Revamping US healthcare

US politicians and insurance companies claim to offer the best healthcare services in the world. Recently, however, top US experts have admitted that the system is about to collapse. During the annual meeting of the American Association for the Advancement of Science, ways to revive the system were mostly discussed. The new concern stems from the fears of bioterrorism

 
Last Updated: Saturday 04 July 2015

 An end to cutting corners?<sc us politicians and insurance companies proclaim they offer the best healthcare services in the world. These are nothing more than tall claims. Recently, top us experts have admitted that the system is about to collapse. During the annual meeting of the American Association for the Advancement of Science -- the world's largest scientific society -- ways to revive the system were mostly discussed. The new concern stems from the fears of bioterrorism.

A World Health Organization (who) report underlines the plight of the country. Every us citizen spends us $4,178 on healthcare -- the highest in the world. But the country ranks 37th in overall healthcare system performance. The prime reason: its healthcare is unaffordable for most.

High cost can be attributed to a number of factors, ranging from the rising costs of medical technology and prescription drugs to high administrative costs resulting from the complex multiple payer system in the us. It has been estimated that between 19.3 to 24.1 per cent of the total us healthcare expenditure is spent on administrative costs.

The high proportion of people who are uninsured in the us (15.5 per cent in 1999) also make healthcare services inaccessible, as conditions that could be either prevented or treated inexpensively in the early stages reach crisis proportions. Today, approximately one-fifth of the total population is uninsured. Recent trends show an average rise of one million uninsured people each year.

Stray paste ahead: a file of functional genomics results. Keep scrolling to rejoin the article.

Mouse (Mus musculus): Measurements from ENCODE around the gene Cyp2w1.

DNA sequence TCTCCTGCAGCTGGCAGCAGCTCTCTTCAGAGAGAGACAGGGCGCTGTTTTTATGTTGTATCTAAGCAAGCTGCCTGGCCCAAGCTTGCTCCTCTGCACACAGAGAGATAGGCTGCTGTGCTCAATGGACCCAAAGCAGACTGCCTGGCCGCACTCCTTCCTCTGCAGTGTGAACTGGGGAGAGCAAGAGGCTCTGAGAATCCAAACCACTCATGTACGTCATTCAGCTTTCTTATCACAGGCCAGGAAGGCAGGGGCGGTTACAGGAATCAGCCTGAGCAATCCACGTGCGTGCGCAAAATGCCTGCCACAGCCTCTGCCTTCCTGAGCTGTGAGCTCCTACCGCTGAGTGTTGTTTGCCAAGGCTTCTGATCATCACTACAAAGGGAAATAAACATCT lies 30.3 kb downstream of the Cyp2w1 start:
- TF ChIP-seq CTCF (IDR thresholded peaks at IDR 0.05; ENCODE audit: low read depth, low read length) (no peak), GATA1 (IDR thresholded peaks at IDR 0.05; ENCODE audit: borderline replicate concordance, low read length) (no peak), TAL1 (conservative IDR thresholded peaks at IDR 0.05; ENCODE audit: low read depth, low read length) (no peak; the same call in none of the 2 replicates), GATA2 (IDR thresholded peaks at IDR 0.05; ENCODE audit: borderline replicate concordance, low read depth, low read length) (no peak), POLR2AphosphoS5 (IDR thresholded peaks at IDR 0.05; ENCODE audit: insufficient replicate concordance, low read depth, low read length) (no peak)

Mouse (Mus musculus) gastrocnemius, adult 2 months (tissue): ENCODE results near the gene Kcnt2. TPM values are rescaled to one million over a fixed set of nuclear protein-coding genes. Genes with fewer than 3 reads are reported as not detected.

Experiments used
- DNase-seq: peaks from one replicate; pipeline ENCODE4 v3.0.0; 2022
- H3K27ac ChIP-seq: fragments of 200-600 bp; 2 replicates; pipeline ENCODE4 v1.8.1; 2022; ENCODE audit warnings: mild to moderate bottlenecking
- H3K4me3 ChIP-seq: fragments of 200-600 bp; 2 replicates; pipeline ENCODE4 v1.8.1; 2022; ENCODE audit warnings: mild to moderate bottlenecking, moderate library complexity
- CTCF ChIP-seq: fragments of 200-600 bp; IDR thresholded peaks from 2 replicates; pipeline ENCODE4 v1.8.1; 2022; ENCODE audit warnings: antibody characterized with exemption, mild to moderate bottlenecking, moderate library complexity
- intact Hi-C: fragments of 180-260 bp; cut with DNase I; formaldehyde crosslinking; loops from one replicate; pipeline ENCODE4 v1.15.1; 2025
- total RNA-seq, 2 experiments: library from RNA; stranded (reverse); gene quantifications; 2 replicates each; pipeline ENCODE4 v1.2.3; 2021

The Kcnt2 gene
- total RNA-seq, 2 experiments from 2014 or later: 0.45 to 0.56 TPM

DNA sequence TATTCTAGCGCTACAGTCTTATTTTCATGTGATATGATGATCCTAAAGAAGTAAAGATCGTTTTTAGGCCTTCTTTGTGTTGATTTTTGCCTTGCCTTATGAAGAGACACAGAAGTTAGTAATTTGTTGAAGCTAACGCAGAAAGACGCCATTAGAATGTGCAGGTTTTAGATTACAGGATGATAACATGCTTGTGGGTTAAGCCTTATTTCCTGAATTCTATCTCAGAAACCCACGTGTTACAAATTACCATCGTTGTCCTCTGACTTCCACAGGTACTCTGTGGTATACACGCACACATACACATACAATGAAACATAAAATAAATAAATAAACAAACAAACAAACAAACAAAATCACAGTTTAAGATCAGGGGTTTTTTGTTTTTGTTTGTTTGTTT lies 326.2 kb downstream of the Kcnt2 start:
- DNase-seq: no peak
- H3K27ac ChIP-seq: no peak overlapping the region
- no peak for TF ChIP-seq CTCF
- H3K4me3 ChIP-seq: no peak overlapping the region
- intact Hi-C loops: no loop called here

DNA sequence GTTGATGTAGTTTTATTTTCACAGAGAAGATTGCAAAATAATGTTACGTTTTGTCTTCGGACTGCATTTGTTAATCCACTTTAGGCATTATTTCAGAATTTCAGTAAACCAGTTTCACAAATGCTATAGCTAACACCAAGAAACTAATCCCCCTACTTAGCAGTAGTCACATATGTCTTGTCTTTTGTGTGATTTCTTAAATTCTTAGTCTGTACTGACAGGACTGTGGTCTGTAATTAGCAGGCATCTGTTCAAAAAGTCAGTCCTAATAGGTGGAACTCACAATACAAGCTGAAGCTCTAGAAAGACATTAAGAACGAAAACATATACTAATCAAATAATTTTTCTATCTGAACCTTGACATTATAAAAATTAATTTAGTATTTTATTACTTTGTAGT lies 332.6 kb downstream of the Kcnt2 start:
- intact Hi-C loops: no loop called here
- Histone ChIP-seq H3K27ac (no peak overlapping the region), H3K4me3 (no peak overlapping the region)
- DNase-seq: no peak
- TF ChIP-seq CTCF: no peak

The us is the only country in the developed world (except for South Africa) that fails to provide healthcare to all its citizens. Instead, it has a confusing private insurance coverage system based primarily on employment, along with public insurance coverage for the elderly (Medicare), the military, veterans, and for the poor and the disabled (Medicaid, which varies greatly in its implementation across states). Such a 'non-system' creates serious gaps in coverage. Moreover, finances of the public insurance system are fast shrinking. In 1997, the us congress slashed us $115 billion from the Medicare budget as part of its balanced budget act.

There are many different indicators of the overall health status, but the most popular is infant mortality rate. As of 1998, the infant mortality rate of the country was 7.2 infant deaths per 1,000 live births (identical to the rates of 1996 and 1997). This is the highest among oecd (Organisation for Economic Cooperation and Development) member countries. This is not all. The infant mortality rate of black children (14.3 per 1,000 live births) is more than twice that of white children (6.0 deaths per 1,000 live births).

The confused system also leads to lack of accountability. There is a vast gap between what medical technology offers and the kind of healthcare most us citizens receive. Estimates show that as many as 98,000 people die each year due to medical errors. Only 40 per cent of the us population is satisfied with the healthcare system. Reports about patients facing sexual assault, racial abuse and maltreatment are common.

Fortune magazine declared the pharmaceutical industry to be the most profitable in the us. Since us drug prices are the highest in the world, this is hardly surprising. A study by Boston University

reveals that if the drug costs were lowered to match international norms, the money saved would be enough to help every uninsured person.

The situation is expected to deteriorate rapidly after 2010, when the first wave of baby boomers reaches retirement age. Till yet, the search for solutions has not been clear. Policymakers often attempt to address the crisis through short-term, patchwork solutions, under the pressure of time and the constraints of political decision-making, rather than analysing the problem as a whole. To find a way out, the us government has to stop tinkering at the edges when what is really required is grassroot level reform.

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